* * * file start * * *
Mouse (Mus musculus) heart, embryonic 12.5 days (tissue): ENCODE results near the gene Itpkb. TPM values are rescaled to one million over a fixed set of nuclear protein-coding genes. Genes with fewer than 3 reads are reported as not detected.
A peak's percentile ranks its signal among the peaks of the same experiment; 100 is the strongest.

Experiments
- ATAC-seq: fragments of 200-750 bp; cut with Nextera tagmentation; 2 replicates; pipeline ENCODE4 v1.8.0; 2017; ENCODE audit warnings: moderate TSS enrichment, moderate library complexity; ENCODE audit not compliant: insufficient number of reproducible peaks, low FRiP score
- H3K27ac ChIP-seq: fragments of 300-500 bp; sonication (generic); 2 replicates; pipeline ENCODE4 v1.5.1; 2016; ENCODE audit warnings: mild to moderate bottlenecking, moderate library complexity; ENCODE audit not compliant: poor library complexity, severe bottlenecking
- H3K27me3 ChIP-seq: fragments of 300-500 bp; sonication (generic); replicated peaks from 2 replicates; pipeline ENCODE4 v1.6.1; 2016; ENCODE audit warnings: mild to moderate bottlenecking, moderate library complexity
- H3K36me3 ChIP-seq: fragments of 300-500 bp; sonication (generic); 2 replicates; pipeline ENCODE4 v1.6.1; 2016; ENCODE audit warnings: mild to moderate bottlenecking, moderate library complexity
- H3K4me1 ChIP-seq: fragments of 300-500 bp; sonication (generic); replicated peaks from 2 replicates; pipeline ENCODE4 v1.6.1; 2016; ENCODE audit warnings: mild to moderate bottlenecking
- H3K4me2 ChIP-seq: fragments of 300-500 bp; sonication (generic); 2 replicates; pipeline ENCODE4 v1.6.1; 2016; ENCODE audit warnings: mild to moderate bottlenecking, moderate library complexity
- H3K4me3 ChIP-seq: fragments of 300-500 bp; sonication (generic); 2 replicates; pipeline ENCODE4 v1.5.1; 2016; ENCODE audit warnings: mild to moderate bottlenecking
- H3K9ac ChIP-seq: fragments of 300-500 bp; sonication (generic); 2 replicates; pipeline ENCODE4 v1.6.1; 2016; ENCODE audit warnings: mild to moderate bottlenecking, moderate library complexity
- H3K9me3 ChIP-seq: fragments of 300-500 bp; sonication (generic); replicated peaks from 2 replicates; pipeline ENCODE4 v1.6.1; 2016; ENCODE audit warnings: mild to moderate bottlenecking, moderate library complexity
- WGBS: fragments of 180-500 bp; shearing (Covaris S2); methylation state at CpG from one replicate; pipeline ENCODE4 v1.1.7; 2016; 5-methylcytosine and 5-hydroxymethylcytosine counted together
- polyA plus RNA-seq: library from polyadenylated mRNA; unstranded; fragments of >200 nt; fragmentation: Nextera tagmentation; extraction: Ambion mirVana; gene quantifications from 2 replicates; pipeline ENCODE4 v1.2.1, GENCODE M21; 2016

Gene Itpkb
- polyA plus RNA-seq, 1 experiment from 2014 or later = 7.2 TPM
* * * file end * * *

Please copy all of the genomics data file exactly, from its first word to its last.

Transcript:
Mouse (Mus musculus) heart, embryonic 12.5 days (tissue): ENCODE results near the gene Itpkb. TPM values are rescaled to one million over a fixed set of nuclear protein-coding genes. Genes with fewer than 3 reads are reported as not detected.
A peak's percentile ranks its signal among the peaks of the same experiment; 100 is the strongest.

Experiments
- ATAC-seq: fragments of 200-750 bp; cut with Nextera tagmentation; 2 replicates; pipeline ENCODE4 v1.8.0; 2017; ENCODE audit warnings: moderate TSS enrichment, moderate library complexity; ENCODE audit not compliant: insufficient number of reproducible peaks, low FRiP score
- H3K27ac ChIP-seq: fragments of 300-500 bp; sonication (generic); 2 replicates; pipeline ENCODE4 v1.5.1; 2016; ENCODE audit warnings: mild to moderate bottlenecking, moderate library complexity; ENCODE audit not compliant: poor library complexity, severe bottlenecking
- H3K27me3 ChIP-seq: fragments of 300-500 bp; sonication (generic); replicated peaks from 2 replicates; pipeline ENCODE4 v1.6.1; 2016; ENCODE audit warnings: mild to moderate bottlenecking, moderate library complexity
- H3K36me3 ChIP-seq: fragments of 300-500 bp; sonication (generic); 2 replicates; pipeline ENCODE4 v1.6.1; 2016; ENCODE audit warnings: mild to moderate bottlenecking, moderate library complexity
- H3K4me1 ChIP-seq: fragments of 300-500 bp; sonication (generic); replicated peaks from 2 replicates; pipeline ENCODE4 v1.6.1; 2016; ENCODE audit warnings: mild to moderate bottlenecking
- H3K4me2 ChIP-seq: fragments of 300-500 bp; sonication (generic); 2 replicates; pipeline ENCODE4 v1.6.1; 2016; ENCODE audit warnings: mild to moderate bottlenecking, moderate library complexity
- H3K4me3 ChIP-seq: fragments of 300-500 bp; sonication (generic); 2 replicates; pipeline ENCODE4 v1.5.1; 2016; ENCODE audit warnings: mild to moderate bottlenecking
- H3K9ac ChIP-seq: fragments of 300-500 bp; sonication (generic); 2 replicates; pipeline ENCODE4 v1.6.1; 2016; ENCODE audit warnings: mild to moderate bottlenecking, moderate library complexity
- H3K9me3 ChIP-seq: fragments of 300-500 bp; sonication (generic); replicated peaks from 2 replicates; pipeline ENCODE4 v1.6.1; 2016; ENCODE audit warnings: mild to moderate bottlenecking, moderate library complexity
- WGBS: fragments of 180-500 bp; shearing (Covaris S2); methylation state at CpG from one replicate; pipeline ENCODE4 v1.1.7; 2016; 5-methylcytosine and 5-hydroxymethylcytosine counted together
- polyA plus RNA-seq: library from polyadenylated mRNA; unstranded; fragments of >200 nt; fragmentation: Nextera tagmentation; extraction: Ambion mirVana; gene quantifications from 2 replicates; pipeline ENCODE4 v1.2.1, GENCODE M21; 2016

Gene Itpkb
- polyA plus RNA-seq, 1 experiment from 2014 or later = 7.2 TPM